Tegan and Sara, Fever Ray and PVA highlight new October music

The best, spookiest and most daring new queer tracks from the past month

Welcome to the October installment of Monthly Tune-Up! Halloween, horror movies, costumes and all things creepy—it’s my absolutely favourite time of the year (and no surprise that, aside from Pride month, it’s also debatably the gayest time of the year). My spirit comes alive around all things (un)dead and covered in corn-syrup blood. This month, I’ve got a couple of spooky tunes for you to incorporate into your last-minute Halloween party playlists, as well as a variety of new releases, including pop from Canadian icons Tegan and Sara, flirtatious pop/R&B from BAYLI and even gentle folk from ally and WLW favourite, Hozier. Happy Halloween! I hope that the only scary thing you’ll have to experience is an easily fixable costume wardrobe malfunction.

“What They Call Us”—Fever Ray

Kicking off October’s list is the eerie and spooky “What They Call Us” from queer, gender-fluid Swedish musician Fever Ray, also known as Karin Dreijer. Accompanied by a horror-esque music video in which Dreijer appears sunken-eyed and ghoulish as they wander through a bleakly lit office, the song is dark, spacey and atmospheric, a spot-on sonic representation of the visuals. Their voice possesses a husky, almost metallic-like quality that strongly asserts itself over a stream of blinking keyboards and pounding drums. Minimalistic production and haunting lyrics highlighting a chilling sense of anxiety creates a bewitching audial experience, one that offers a perfect nocturnal atmosphere for Halloween. 

“act up”—BAYLI

Sexy, flirty and lovestruck, “act up” by queer Brooklyn–born artist BAYLI is an ode to being in love with someone who is “strong, sexy, independent and a go-getter.” A funky R&B bassline grooves in the background to a strutting, runway-esque beat while BAYLI sings sweetly about the feisty woman she’s smitten with, willing to do anything for her and secretly loving it when she “acts up,” even through the roller coaster of ups and downs that come with new love. The song may be a shorter one and will leave you begging for more, but it packs a wholesome, glamorous punch that will cast an enchanting love spell on whoever listens to it.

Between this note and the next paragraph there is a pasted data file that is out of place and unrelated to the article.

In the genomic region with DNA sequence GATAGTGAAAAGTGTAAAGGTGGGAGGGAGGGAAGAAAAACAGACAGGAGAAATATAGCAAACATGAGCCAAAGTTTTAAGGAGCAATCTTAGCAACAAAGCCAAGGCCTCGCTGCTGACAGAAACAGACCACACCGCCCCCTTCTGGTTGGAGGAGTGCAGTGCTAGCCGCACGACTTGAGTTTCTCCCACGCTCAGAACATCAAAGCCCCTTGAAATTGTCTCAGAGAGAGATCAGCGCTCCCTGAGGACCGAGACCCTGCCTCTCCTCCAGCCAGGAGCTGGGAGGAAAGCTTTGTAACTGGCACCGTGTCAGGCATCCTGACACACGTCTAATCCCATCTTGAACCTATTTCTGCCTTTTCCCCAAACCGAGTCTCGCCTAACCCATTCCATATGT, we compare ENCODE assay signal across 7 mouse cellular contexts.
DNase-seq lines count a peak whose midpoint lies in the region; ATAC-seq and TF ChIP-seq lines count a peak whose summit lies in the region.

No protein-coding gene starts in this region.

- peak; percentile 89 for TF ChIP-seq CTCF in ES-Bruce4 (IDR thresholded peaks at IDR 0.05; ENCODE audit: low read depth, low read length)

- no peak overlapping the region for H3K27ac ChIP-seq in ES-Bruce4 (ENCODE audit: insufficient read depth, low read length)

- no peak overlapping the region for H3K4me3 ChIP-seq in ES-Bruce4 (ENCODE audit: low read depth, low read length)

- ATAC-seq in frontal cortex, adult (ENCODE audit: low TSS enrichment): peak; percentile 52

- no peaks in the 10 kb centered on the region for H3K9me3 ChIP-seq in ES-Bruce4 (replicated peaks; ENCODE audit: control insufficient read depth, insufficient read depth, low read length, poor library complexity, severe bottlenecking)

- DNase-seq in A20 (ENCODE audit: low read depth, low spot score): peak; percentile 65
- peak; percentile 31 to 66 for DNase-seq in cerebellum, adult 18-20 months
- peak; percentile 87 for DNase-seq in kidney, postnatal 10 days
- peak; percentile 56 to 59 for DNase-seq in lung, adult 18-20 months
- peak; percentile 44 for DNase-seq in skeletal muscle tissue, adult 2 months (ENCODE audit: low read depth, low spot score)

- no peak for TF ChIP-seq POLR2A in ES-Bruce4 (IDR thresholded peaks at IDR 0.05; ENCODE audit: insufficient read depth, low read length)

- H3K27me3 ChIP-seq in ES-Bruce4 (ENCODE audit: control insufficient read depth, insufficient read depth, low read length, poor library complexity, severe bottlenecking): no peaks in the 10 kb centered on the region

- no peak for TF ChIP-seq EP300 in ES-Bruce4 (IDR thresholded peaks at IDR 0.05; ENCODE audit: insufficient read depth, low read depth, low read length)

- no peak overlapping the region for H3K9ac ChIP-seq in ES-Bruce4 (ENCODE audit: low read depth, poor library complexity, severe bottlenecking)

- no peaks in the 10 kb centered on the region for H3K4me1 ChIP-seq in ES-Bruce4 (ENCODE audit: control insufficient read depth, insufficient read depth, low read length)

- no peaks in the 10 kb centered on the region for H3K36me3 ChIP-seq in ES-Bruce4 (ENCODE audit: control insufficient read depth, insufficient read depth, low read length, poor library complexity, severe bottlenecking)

“Swan Upon Leda”—Hozier


Hozier is a cis/straight ally, but that hasn’t stopped his dedicated fan base of queer women from crowning him as the “lesbian king”—like Bruce Springsteen, Hozier also falls into the category of cishetero male musicians who make music that speaks to a WLW audience (and with queer anthems like “Take Me to Church” under his belt, how could he not?). The Irish singer-songwriter is back with his lead single, “Swan Upon Leda,” from his upcoming album, Unreal Unearth. The song uses the Greek myth of Leda and the Swan to parallel the current attack on reproductive rights and access to safe abortions, as well as the patriarchal systems that keep them in place. Lush, naturistic orchestral instrumentals and poetic lyrics are Hozier’s strong suit, and “Swan Upon Leda” shows him utilizing his strengths in full force. It’s the softest, most soothing protest song you’ve likely heard in a long while. 

“Don’t Give Up”—Black Belt Eagle Scout